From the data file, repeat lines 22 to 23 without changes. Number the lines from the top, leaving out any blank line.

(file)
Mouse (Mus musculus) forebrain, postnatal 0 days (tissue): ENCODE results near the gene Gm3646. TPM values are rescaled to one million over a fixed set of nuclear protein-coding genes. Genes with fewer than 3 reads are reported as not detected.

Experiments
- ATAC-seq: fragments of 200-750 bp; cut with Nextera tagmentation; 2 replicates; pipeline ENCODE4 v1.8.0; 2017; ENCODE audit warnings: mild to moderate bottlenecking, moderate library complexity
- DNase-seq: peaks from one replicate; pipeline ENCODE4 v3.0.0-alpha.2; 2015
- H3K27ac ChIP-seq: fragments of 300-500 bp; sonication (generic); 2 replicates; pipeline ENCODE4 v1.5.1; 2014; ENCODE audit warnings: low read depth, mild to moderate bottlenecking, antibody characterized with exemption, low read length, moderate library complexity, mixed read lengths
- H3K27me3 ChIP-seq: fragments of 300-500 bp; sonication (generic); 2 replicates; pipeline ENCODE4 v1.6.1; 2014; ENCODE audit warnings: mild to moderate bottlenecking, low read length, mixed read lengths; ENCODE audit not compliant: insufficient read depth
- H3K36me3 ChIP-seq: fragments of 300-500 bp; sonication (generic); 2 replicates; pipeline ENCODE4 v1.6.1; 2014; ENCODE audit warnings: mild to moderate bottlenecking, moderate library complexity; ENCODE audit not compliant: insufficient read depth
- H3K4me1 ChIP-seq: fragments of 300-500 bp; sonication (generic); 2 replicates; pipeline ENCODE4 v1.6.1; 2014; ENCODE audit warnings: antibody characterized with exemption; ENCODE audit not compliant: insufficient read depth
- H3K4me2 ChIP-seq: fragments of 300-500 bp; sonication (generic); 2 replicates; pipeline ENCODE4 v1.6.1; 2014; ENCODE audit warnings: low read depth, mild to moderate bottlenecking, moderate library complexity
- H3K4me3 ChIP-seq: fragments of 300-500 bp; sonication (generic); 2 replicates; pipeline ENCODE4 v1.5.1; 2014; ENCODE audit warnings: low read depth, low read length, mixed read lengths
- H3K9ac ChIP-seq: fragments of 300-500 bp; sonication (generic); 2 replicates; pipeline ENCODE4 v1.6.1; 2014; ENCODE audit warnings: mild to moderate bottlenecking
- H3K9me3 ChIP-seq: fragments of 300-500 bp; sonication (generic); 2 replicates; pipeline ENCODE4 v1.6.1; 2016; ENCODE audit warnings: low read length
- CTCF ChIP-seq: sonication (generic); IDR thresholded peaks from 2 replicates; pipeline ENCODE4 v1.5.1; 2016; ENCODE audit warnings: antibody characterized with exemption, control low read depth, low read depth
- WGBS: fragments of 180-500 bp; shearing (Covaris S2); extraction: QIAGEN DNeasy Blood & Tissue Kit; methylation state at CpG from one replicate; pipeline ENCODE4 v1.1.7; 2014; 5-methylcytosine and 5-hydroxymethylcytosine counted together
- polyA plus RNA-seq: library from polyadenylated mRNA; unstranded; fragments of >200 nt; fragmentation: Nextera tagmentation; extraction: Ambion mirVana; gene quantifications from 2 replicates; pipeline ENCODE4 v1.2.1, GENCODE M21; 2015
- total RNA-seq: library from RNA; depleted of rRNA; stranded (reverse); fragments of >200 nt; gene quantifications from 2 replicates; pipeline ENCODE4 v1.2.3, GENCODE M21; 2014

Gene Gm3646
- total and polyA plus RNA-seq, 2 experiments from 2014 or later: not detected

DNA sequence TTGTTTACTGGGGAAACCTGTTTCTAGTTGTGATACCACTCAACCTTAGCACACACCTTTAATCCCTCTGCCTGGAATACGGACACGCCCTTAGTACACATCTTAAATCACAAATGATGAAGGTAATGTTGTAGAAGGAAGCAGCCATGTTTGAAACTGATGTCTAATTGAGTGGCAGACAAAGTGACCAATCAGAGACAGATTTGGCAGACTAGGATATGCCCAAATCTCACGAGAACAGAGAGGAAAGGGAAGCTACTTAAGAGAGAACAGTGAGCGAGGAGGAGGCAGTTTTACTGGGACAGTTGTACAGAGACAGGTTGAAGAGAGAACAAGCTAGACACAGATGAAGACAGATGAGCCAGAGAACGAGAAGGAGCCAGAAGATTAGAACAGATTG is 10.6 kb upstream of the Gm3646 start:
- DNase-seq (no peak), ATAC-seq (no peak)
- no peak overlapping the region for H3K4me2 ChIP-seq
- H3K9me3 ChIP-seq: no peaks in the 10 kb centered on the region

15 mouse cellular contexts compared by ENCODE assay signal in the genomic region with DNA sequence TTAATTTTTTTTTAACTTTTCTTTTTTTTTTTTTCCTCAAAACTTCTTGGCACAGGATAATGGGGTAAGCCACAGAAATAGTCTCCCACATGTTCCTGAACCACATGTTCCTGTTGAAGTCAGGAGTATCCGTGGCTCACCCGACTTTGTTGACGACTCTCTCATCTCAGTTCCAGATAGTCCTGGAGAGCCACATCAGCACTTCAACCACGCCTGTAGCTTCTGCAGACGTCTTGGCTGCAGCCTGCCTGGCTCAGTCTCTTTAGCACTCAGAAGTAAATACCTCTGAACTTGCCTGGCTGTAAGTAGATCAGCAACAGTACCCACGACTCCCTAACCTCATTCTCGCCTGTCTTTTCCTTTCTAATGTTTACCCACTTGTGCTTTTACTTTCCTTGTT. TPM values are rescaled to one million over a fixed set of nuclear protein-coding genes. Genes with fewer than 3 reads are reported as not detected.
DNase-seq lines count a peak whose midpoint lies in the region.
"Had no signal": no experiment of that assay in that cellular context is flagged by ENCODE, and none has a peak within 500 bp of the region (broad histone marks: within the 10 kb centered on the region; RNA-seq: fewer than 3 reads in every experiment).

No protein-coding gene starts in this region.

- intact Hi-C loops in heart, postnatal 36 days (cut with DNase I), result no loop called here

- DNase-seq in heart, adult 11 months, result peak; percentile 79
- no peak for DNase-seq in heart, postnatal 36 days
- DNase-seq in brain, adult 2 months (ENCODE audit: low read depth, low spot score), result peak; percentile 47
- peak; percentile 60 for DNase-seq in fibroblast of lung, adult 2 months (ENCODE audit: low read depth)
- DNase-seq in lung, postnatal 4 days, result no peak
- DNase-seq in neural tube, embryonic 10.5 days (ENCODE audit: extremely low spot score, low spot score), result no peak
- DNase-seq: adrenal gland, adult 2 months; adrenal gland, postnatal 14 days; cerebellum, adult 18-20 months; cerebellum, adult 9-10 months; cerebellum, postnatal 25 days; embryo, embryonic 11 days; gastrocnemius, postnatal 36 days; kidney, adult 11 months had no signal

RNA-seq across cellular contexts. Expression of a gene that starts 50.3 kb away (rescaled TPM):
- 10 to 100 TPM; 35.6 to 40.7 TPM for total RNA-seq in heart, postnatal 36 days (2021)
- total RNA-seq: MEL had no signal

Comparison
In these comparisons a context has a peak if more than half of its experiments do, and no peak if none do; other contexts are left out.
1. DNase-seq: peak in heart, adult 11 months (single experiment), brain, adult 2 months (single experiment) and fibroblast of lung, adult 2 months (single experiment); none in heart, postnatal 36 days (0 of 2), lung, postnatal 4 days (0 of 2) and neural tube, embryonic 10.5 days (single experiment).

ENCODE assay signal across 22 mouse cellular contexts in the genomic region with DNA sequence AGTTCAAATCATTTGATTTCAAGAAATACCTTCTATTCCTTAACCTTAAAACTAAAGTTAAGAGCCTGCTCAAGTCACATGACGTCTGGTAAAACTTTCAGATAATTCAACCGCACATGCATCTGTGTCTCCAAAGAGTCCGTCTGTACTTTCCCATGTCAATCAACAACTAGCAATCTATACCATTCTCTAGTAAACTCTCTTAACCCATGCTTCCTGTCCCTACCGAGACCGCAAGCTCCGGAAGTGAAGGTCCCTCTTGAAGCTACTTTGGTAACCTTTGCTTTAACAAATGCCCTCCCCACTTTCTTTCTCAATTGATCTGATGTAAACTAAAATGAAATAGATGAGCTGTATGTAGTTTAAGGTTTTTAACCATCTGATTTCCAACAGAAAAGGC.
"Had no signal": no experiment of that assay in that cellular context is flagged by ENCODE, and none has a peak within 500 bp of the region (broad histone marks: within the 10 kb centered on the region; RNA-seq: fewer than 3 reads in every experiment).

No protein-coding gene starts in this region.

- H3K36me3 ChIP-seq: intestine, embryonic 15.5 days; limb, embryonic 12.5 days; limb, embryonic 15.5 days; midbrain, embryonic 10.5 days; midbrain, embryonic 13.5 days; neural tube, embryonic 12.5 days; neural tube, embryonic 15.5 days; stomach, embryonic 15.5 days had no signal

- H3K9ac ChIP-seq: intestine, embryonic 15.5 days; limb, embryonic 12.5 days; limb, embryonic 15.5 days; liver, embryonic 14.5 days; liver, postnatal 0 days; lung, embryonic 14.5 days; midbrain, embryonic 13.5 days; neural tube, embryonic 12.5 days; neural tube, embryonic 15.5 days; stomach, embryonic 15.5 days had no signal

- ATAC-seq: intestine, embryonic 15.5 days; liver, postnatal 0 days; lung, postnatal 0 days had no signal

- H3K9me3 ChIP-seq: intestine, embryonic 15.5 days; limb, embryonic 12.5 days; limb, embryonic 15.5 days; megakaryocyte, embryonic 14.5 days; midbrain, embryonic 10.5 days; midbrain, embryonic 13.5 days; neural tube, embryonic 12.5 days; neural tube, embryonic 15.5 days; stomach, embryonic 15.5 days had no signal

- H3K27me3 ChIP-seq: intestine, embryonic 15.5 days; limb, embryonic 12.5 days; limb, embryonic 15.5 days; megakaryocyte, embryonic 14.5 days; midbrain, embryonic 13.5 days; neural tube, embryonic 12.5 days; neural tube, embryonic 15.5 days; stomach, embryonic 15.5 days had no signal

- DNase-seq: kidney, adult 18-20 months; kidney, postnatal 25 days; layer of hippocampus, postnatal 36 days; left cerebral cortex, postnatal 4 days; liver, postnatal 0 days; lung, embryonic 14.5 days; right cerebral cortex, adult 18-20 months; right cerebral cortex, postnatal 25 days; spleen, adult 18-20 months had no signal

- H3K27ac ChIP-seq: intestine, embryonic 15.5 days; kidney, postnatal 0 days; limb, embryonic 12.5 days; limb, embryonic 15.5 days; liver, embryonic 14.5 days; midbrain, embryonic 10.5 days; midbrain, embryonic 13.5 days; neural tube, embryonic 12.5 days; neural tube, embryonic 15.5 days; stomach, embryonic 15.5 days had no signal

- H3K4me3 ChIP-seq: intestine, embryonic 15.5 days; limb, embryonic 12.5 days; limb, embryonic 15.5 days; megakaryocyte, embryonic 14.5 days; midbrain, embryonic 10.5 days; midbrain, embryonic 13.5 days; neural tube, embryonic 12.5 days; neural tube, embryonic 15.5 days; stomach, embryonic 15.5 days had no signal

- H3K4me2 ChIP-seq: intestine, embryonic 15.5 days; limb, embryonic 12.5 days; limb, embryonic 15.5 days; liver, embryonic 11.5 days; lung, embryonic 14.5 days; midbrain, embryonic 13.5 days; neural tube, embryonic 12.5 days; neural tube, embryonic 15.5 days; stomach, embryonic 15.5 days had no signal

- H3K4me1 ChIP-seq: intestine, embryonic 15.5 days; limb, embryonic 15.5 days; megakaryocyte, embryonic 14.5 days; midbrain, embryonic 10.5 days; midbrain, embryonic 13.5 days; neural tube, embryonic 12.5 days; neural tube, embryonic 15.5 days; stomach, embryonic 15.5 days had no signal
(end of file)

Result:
- H3K9me3 ChIP-seq: no peaks in the 10 kb centered on the region

15 mouse cellular contexts compared by ENCODE assay signal in the genomic region with DNA sequence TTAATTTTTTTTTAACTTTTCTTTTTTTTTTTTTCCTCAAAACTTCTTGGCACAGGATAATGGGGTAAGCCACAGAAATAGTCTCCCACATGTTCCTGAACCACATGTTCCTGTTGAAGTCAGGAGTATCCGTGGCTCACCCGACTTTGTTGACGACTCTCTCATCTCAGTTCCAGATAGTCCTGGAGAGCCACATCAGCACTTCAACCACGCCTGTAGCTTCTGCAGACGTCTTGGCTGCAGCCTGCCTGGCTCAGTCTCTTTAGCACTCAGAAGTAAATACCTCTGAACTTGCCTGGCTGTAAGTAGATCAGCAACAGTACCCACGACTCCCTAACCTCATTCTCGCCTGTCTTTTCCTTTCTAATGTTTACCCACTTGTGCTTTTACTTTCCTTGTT. TPM values are rescaled to one million over a fixed set of nuclear protein-coding genes. Genes with fewer than 3 reads are reported as not detected.